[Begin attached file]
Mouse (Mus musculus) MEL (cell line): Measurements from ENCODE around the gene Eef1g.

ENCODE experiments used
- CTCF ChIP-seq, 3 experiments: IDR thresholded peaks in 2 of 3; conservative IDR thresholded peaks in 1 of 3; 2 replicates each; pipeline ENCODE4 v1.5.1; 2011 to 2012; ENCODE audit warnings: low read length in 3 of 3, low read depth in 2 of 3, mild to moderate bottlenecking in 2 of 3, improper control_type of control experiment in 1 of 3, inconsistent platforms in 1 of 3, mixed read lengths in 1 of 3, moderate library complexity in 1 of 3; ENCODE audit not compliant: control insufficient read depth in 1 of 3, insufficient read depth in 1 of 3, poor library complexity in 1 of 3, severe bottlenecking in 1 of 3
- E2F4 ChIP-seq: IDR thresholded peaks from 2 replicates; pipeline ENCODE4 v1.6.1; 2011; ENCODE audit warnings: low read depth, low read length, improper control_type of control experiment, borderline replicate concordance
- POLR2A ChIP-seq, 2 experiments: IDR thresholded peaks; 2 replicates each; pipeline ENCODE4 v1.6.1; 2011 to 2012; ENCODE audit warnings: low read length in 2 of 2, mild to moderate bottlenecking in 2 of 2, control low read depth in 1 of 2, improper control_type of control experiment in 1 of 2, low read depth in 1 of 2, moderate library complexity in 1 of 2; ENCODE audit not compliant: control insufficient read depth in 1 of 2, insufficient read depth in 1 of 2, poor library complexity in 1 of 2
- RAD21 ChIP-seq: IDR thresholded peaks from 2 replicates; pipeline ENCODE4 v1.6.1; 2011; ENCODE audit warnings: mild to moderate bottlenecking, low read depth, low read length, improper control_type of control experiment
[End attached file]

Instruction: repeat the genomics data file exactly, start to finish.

Mouse (Mus musculus) MEL (cell line): Measurements from ENCODE around the gene Eef1g.

ENCODE experiments used
- CTCF ChIP-seq, 3 experiments: IDR thresholded peaks in 2 of 3; conservative IDR thresholded peaks in 1 of 3; 2 replicates each; pipeline ENCODE4 v1.5.1; 2011 to 2012; ENCODE audit warnings: low read length in 3 of 3, low read depth in 2 of 3, mild to moderate bottlenecking in 2 of 3, improper control_type of control experiment in 1 of 3, inconsistent platforms in 1 of 3, mixed read lengths in 1 of 3, moderate library complexity in 1 of 3; ENCODE audit not compliant: control insufficient read depth in 1 of 3, insufficient read depth in 1 of 3, poor library complexity in 1 of 3, severe bottlenecking in 1 of 3
- E2F4 ChIP-seq: IDR thresholded peaks from 2 replicates; pipeline ENCODE4 v1.6.1; 2011; ENCODE audit warnings: low read depth, low read length, improper control_type of control experiment, borderline replicate concordance
- POLR2A ChIP-seq, 2 experiments: IDR thresholded peaks; 2 replicates each; pipeline ENCODE4 v1.6.1; 2011 to 2012; ENCODE audit warnings: low read length in 2 of 2, mild to moderate bottlenecking in 2 of 2, control low read depth in 1 of 2, improper control_type of control experiment in 1 of 2, low read depth in 1 of 2, moderate library complexity in 1 of 2; ENCODE audit not compliant: control insufficient read depth in 1 of 2, insufficient read depth in 1 of 2, poor library complexity in 1 of 2
- RAD21 ChIP-seq: IDR thresholded peaks from 2 replicates; pipeline ENCODE4 v1.6.1; 2011; ENCODE audit warnings: mild to moderate bottlenecking, low read depth, low read length, improper control_type of control experiment